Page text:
Of personal interest to me is the common usage of botanical subjects in abstract and stylized form to decorate the surfaces of Arts and Crafts metalwork, ceramic, textiles, glass, and furniture. In response to John Ruskin's ideas these artists returned to the observation of nature in their work, and the phenomenon of appropriating nature, which started in the 19th century and continues into the present day.  However, over time, architects, designers, and artists have started to look less to nature as a source, and more to a synthetic nature. During the early nineteenth century, designers were not interested in capturing a naturalistic representation of a tendril from a plant, rather they were searching for a form that spoke to a universal plant. Victorian architects used the practice of conventionalization as a stylization of the leaf ornament, so asymmetry in the veins of a leaf would be abandoned in favour of symmetrical cutouts.  This reduction or stylization of the plant form in order to confirm to anthropocentric systems of order is precisely the type of appropriation in which I am interested.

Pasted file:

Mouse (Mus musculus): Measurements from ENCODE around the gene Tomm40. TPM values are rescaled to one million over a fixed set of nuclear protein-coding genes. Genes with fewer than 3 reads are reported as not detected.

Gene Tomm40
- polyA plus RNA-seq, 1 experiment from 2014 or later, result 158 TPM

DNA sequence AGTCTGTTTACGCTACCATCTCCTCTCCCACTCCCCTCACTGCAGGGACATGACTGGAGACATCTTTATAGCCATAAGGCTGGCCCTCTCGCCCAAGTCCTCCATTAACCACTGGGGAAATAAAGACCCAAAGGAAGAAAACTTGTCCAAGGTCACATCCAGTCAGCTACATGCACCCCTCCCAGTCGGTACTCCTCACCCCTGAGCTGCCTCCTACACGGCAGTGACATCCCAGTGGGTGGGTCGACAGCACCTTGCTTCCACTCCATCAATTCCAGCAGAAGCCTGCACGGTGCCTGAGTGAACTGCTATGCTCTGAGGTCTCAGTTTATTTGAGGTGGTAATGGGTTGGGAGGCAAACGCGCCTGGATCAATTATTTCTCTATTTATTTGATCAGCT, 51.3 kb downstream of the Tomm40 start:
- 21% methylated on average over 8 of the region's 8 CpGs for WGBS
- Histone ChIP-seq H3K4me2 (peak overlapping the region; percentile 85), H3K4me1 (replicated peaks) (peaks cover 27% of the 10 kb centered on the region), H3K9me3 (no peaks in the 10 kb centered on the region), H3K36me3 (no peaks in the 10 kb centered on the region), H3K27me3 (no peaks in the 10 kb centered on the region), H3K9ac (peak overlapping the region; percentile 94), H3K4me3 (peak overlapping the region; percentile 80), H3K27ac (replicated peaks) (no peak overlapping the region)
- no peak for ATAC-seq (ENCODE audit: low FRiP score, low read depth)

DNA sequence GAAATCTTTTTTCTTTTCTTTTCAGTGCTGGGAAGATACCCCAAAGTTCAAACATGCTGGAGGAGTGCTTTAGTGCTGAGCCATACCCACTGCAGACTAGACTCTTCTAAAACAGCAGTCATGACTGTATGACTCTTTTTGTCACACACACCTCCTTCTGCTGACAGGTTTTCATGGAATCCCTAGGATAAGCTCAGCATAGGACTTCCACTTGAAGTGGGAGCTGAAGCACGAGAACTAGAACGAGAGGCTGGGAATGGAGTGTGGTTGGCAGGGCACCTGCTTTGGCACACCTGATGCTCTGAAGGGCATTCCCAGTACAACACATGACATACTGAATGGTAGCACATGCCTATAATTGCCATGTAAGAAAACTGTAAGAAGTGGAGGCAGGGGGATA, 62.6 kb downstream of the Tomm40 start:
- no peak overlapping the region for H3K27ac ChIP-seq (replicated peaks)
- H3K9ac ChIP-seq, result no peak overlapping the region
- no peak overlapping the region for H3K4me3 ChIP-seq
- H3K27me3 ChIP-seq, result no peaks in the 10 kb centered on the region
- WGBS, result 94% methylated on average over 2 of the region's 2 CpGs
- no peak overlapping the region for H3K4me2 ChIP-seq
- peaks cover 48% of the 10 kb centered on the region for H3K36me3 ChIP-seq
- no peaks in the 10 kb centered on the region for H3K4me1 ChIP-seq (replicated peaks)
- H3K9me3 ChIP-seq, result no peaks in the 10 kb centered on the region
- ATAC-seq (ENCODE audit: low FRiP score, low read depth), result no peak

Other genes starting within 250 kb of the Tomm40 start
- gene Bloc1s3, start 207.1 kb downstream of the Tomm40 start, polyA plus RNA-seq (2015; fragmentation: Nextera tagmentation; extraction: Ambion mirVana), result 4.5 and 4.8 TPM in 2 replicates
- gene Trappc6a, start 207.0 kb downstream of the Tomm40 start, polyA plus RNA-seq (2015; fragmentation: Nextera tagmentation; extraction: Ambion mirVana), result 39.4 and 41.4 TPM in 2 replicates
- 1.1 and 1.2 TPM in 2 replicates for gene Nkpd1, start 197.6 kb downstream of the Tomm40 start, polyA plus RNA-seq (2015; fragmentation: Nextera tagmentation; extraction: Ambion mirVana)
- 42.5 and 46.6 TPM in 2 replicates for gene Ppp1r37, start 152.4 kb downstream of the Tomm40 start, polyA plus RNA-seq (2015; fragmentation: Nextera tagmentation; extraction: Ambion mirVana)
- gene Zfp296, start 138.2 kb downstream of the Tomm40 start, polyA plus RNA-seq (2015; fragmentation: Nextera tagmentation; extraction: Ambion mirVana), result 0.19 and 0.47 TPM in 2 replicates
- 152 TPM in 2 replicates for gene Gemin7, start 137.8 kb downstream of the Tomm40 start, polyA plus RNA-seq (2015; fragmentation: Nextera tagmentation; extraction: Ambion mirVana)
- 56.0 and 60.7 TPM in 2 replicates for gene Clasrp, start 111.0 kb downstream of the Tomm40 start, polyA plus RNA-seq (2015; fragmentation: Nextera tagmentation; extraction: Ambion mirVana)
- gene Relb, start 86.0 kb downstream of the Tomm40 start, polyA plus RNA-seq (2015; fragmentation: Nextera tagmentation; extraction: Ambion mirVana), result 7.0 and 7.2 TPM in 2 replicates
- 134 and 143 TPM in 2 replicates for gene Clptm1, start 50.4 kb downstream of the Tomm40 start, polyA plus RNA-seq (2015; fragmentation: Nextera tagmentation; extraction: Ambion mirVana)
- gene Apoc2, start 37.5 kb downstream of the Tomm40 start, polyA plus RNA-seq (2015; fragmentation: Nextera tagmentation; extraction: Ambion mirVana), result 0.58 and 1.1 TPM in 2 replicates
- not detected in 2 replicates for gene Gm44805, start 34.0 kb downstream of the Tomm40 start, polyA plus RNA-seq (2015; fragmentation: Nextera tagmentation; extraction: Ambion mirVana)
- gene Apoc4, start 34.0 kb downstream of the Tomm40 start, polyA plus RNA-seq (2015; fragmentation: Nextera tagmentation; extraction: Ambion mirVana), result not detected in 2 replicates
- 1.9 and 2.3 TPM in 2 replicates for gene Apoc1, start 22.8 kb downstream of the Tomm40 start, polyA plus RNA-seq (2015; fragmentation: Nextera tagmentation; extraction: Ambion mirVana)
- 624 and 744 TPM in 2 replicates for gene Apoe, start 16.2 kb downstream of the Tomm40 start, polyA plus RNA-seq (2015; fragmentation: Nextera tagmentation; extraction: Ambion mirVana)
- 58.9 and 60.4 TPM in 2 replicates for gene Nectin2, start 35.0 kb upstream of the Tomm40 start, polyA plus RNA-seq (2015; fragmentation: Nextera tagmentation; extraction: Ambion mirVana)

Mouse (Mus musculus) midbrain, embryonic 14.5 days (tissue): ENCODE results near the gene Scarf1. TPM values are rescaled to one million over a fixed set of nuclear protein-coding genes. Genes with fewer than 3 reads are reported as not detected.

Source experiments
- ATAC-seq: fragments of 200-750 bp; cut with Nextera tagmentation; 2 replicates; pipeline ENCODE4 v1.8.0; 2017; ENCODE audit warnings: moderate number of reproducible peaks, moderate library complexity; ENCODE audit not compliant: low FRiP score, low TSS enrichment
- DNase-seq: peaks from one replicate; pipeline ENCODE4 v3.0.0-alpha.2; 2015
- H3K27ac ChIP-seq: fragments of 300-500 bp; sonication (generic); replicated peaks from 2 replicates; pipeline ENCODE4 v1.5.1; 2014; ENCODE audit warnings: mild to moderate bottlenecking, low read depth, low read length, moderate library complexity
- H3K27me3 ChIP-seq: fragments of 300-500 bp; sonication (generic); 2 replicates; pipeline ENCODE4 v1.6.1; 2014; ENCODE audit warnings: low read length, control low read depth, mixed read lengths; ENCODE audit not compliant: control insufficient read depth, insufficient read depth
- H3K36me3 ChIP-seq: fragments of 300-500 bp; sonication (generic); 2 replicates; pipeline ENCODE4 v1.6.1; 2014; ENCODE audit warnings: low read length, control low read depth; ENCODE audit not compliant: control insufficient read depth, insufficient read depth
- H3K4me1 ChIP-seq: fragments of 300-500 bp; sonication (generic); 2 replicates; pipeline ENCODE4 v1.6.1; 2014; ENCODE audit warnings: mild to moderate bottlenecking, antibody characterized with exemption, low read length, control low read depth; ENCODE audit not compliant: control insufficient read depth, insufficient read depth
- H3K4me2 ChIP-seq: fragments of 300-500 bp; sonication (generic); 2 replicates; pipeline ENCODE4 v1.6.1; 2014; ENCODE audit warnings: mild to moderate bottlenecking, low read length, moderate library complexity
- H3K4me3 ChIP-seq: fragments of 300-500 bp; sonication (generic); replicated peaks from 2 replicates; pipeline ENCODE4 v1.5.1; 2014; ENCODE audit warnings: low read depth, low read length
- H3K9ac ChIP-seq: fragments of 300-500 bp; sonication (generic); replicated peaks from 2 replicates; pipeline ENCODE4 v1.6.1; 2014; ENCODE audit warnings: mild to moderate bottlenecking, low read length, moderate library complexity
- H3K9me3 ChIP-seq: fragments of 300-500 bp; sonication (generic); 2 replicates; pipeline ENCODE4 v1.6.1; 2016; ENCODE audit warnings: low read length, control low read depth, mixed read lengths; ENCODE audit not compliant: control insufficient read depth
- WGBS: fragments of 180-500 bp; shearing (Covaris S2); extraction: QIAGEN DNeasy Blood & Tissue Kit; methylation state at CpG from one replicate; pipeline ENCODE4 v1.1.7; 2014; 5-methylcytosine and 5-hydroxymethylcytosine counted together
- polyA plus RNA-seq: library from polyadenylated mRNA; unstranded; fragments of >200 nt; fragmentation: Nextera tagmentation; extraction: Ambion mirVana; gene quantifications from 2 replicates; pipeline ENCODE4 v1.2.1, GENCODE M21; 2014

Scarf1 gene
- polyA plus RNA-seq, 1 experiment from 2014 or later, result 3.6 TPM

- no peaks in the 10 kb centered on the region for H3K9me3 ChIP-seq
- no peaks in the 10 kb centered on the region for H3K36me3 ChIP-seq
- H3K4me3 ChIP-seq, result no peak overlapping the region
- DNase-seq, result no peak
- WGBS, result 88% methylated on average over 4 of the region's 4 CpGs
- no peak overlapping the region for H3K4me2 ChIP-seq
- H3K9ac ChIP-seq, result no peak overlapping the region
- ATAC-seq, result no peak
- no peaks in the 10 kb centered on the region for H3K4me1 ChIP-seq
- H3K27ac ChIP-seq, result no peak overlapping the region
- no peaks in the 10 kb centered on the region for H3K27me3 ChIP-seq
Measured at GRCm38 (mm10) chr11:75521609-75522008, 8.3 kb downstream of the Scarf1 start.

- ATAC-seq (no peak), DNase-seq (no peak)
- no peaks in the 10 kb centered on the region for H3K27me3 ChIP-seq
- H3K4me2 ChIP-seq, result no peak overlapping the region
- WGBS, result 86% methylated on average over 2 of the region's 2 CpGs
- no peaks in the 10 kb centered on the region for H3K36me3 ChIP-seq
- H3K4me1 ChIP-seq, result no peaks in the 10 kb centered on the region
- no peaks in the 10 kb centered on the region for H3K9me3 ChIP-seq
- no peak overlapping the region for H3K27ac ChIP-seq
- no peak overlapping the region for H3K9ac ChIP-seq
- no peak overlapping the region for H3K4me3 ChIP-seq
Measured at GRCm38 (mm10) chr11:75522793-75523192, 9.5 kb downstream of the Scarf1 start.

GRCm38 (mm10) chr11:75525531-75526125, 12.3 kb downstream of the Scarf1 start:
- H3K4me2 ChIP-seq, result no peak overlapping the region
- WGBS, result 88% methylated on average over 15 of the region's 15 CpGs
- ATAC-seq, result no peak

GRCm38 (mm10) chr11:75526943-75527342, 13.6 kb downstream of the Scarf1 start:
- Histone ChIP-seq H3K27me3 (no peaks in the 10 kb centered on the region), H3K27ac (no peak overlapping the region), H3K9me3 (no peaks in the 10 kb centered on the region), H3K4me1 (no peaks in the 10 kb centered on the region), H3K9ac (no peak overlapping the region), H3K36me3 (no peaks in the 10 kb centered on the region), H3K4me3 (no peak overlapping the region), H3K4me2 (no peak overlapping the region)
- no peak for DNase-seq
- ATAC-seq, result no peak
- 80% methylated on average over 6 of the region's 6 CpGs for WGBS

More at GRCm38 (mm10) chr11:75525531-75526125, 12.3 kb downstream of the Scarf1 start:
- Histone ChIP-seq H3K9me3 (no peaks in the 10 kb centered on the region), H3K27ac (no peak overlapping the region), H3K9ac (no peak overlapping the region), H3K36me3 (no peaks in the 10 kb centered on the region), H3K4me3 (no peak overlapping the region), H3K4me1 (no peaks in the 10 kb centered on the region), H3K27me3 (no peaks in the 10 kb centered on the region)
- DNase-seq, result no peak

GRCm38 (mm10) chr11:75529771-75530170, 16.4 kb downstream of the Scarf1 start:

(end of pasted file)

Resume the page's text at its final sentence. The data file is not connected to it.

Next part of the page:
I find that the stylization of plants in the work of this period has re-emerged in a contemporary context and it is appearing in everything from interior design to website, furniture, and clothing design. Humans have continued to appropriate and manufacture nature.  I am particularly interested in the way that nature has been commodified as consumable imagery, and how the repetition of this imagery has become kitsch. 

For this new body of work, I used mostly extruded ceramic forms to produce multiples to create a sort of facsimile of nature.  Each repeated element is unique and flawed, yet somehow self-similar.  I use abstraction loosely: these sculptures do not accurately depict real world animals or plants, however, they merely make associations with creatures, specifically underwater ones.  The objects stay true to a sort of manufactured ecology: these sculptures are clearly made with techniques that are a product of culture, not nature.